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Did Mike Woodson Deserve The Blame For Knicks’ Season?

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Mike Woodson, after last season delivering the Knicks their first Atlantic Division title since 1993-94, was let go as head coach earlier today. The move was largely expected, and the firing brings the underwhelming Knicks’ season full-circle with Woodson taking the brunt of the blame for the team’s lack of success on-court.

“I have a tremendous amount of respect for Mike Woodson and his entire staff,” President Phil Jackson said in a press release. “The coaches and players on this team had an extremely difficult 2013-14 season, and blame should not be put on one individual. But the time has come for change throughout the franchise as we start the journey to assess and build this team for next season and beyond.”

But, the blame is being placed on one individual – the coach. Did Woodson deserve the treatment he received from media, fans, and even his own players this season once things went bad? Probably not. Unjust or not, that’s just the way it is in sports, unfortunately.

Throughout all the speculation and innuendo about his job all season Woodson held his head high and responded with class, although on the final night of the season, the coach was defiant when questions about his job security were raised.

“Is it fair to let me go? I don’t think so,” Woodson said before the Knicks closed out the 2013-14 season with a win over the Toronto Raptors. I think it’s been enough said about my job all year with you guys [media].

“I said this two or three weeks ago: Am I the guy for the job? I’m the only guy for this job. I’ve always said that. And I don’t mean that in a braggadocios way. I feel good about what I do as a coach. I know the system works. Unfortunately this season we’ve had some bad luck, some bad breaks along the way. But hey, I can’t go back and get this season. If I could I would.”

Woodson certainly wasn’t being braggadocios. Was he totally without blame this season? No, but in his defense, he wasn’t exactly put in a position to succeed either. His record at The Garden speaks for itself.

In two-plus seasons in charge Woodson’s win/loss stands at 109-79 (.580), making him the most successful Knicks’ coach since the Jeff Van Gundy era. All other coaches since Van Gundy left have a combined record 185-games under .500. Woodson also led the team to the No. 2 seed last season and it’s first playoff series win in over a decade.

In the end, though, the axe fell after a team, that owner James Dolan felt could win a championship, failed to make the playoffs for the first time since 2010.

The system – and the coach’s tendency to rely too much on one-on-one basketball – is where many Woodson detractors pointed to as evidence for their argument. ‘Woodson’s system just did not work’, they said, and instantly point to the team’s 37-45 record (17-games below where they were last season) to show proof. It must be the system.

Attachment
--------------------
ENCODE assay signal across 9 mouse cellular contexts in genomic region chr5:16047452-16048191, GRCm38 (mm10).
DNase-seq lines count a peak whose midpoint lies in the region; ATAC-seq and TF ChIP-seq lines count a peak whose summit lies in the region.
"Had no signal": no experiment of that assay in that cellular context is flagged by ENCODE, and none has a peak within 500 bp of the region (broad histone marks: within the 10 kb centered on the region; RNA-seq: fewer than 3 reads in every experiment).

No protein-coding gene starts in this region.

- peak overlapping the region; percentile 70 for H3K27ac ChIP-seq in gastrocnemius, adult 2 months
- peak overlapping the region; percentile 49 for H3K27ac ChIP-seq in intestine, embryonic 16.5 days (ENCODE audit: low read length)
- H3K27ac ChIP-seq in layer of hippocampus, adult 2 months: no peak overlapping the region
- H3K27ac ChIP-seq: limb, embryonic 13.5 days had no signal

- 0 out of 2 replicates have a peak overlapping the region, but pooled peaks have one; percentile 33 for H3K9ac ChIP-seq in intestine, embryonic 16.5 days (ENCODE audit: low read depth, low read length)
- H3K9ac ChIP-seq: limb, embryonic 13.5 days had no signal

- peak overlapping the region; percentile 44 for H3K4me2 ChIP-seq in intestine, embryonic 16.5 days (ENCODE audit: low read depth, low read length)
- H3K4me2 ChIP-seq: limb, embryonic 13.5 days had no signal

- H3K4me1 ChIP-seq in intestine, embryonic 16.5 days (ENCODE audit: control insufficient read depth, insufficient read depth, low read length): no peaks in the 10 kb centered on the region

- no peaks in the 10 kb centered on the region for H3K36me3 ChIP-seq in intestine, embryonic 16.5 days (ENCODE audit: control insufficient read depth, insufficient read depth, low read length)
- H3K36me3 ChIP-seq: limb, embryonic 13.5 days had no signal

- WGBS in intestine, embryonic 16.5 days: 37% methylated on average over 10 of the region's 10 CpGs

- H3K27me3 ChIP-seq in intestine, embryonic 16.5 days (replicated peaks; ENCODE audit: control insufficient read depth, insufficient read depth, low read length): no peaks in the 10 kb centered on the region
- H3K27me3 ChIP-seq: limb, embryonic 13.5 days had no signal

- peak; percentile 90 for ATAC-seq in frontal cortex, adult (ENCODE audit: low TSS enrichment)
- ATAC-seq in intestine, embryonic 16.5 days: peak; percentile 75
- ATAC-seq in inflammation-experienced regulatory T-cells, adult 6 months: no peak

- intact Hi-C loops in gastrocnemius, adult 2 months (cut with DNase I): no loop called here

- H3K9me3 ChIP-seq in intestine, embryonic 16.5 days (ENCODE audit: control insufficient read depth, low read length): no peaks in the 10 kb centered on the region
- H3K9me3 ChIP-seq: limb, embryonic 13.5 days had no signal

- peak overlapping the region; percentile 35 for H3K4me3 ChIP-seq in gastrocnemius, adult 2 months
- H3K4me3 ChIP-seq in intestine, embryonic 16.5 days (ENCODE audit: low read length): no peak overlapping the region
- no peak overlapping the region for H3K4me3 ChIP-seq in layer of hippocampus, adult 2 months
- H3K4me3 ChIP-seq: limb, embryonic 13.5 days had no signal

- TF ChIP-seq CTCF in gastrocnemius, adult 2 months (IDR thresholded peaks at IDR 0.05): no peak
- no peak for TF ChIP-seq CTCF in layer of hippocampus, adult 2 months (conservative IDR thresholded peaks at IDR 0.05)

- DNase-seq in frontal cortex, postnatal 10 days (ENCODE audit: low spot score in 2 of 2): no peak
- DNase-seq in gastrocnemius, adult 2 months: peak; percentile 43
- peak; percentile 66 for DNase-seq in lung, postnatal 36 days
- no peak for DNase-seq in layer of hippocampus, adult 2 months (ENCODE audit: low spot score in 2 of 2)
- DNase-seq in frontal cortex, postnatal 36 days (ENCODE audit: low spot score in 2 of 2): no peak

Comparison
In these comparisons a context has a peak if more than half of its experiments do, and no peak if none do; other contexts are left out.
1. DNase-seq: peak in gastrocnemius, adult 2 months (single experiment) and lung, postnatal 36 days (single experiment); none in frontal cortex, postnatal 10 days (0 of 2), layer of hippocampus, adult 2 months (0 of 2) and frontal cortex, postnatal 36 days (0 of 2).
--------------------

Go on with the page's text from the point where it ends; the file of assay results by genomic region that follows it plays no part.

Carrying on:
Even Tyson Chandler was critical of the team’s constant switching on defense after a crushing loss to rivals, the Brooklyn Nets, in January.
“I don’t want to switch. I personally don’t like it. You come with a defensive plan and then every guy kind of mans up and takes his responsibility,” said Chandler.  “I think switching should always be your last resort. That’s me, personally.”

What Chandler conveniently forgot to mention at the time was that it was Woodson who was in charge of coaching the Knicks’ defense when he won Defensive Player of the Year in 2012.
Woodson was also in-charge when J.R. Smith won the Sixth Man award, and coincidentally, when ‘selfish’ superstar Carmelo Anthony had his best season of his 11-year NBA career, finishing third in the MVP voting in 2012-13.
It wasn’t Woodson’s fault that Smith took until the final third of the season to regain last season’s form following off-season knee surgery, and a five-game suspension for violating the League’s drug policy. Nor was he to blame for Iman Shumpert seemingly regressing as a defensive specialist, or that Raymond Felton forgot how to play the point guard position.
The team was also ravaged by injuries. Chandler missed 20-games after sustaining a fracture in his leg, while Kenyon Martin had ankle troubles all year. Felton also had his problems staying healthy, and let’s not forget Andrea Bargnani, who did not play since January 22 when he hurt his elbow.
With all that said, no-one blamed the system, or a lack of team chemistry, when the Knicks closed the season out 16-5 – barely missing the playoffs by one-game. Prior to the final game against Toronto forward Kenyon Martin said the coach was being unfairly blamed.
“Woody had us prepared for the game – it was just, we didn’t go out and get it done. There wasn’t one day where we didn’t have shoot-around, or didn’t watch film. It was the same game plan, same schemes, we had last year. We just didn’t get it done.”
In the end, Jackson, in his first major move as team president, elected to let-go of Woodson.
According to reports, he will bring in a coach of his choosing (Steve Kerr is still considered the front-runner) to implement the Triangle Offense. The move to sack Woodson was inevitable given the direction the team had gone, but let us not pretend that he was solely responsible for the Knicks wasting a year in 2013-14.
Top image via: Howard Simmons/New York Daily News
Middle image via: Chris Celletti
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